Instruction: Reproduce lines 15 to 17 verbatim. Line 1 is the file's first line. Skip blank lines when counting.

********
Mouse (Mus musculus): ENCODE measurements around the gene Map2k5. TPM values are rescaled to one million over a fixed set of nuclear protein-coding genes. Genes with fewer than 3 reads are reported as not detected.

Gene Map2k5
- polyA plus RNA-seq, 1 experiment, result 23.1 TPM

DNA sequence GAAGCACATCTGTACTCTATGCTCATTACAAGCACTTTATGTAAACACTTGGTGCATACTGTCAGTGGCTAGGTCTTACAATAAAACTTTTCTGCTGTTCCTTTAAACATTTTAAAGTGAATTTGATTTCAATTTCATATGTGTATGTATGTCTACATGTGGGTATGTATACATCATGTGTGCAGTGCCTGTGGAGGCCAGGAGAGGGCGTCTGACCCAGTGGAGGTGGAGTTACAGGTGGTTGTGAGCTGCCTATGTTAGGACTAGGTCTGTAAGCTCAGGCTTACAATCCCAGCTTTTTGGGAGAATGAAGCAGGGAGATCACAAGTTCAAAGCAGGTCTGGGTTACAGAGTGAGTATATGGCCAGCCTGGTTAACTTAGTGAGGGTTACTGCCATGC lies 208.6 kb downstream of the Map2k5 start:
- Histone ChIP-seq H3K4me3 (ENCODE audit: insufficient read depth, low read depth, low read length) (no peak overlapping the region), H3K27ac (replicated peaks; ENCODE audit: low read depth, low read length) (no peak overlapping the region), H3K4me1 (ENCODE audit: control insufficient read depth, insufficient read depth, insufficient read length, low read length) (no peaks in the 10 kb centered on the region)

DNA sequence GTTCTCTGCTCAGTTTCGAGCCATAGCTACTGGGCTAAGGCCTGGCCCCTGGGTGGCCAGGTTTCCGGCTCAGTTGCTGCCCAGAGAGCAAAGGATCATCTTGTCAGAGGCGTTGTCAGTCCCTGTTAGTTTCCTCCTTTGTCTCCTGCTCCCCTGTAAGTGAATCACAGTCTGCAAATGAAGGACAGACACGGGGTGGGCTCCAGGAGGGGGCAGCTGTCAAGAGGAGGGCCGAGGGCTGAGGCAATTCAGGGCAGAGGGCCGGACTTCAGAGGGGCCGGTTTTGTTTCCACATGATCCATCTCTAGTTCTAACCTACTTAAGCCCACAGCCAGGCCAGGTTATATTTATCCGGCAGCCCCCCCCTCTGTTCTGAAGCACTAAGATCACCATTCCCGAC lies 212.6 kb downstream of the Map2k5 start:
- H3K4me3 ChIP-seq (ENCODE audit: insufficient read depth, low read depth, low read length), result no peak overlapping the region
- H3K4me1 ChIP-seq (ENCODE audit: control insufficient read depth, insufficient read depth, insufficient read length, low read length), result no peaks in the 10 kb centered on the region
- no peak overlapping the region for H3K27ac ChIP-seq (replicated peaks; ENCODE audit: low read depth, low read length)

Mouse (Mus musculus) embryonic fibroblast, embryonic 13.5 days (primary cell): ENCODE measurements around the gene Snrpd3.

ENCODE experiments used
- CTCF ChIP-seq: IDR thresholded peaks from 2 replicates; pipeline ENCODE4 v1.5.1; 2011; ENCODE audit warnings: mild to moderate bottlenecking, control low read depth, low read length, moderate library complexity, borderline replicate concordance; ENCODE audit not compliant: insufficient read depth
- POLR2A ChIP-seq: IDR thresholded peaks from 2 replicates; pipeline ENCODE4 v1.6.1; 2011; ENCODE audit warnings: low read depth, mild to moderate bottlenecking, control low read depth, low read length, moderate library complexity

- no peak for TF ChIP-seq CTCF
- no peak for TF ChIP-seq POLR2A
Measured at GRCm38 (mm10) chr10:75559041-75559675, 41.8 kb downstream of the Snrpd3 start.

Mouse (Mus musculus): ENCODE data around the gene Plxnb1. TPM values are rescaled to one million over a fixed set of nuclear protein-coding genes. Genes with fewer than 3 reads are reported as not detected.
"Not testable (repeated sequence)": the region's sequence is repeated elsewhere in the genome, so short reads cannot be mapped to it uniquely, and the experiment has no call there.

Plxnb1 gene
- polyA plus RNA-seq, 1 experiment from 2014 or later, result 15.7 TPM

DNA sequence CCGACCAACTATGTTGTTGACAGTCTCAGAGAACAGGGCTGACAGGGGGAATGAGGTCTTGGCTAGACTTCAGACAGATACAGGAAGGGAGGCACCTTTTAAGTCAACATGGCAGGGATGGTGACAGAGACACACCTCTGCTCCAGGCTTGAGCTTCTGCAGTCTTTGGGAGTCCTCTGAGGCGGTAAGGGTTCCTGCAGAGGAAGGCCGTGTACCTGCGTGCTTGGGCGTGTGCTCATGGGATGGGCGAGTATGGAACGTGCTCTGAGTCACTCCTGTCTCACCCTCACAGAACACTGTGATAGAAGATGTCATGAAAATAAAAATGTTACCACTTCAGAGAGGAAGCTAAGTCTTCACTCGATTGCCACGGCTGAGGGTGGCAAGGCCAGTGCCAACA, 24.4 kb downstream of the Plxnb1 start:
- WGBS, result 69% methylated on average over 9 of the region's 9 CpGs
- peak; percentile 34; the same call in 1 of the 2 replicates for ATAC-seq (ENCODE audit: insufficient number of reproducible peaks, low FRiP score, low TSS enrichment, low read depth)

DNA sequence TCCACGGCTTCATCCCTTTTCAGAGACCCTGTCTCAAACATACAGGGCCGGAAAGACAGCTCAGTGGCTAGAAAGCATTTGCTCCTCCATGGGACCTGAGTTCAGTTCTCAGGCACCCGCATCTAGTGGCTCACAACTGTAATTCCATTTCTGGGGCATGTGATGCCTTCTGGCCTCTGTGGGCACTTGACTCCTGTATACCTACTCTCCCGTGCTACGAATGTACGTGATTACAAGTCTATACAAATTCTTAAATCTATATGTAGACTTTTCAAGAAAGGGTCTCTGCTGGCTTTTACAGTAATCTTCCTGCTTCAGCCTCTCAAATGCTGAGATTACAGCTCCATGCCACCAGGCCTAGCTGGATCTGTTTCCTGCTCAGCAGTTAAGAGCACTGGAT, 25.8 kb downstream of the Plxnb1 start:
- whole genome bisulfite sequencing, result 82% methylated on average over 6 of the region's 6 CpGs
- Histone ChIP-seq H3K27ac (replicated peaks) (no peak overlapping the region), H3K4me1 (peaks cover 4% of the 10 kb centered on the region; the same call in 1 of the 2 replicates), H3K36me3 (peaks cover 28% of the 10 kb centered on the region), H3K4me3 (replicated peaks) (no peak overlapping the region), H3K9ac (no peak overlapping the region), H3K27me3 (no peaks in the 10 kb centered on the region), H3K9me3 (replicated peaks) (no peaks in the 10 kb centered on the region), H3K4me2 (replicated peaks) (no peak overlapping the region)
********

- no peak for TF ChIP-seq POLR2A
Measured at GRCm38 (mm10) chr10:75559041-75559675, 41.8 kb downstream of the Snrpd3 start.

Mouse (Mus musculus): ENCODE data around the gene Plxnb1. TPM values are rescaled to one million over a fixed set of nuclear protein-coding genes. Genes with fewer than 3 reads are reported as not detected.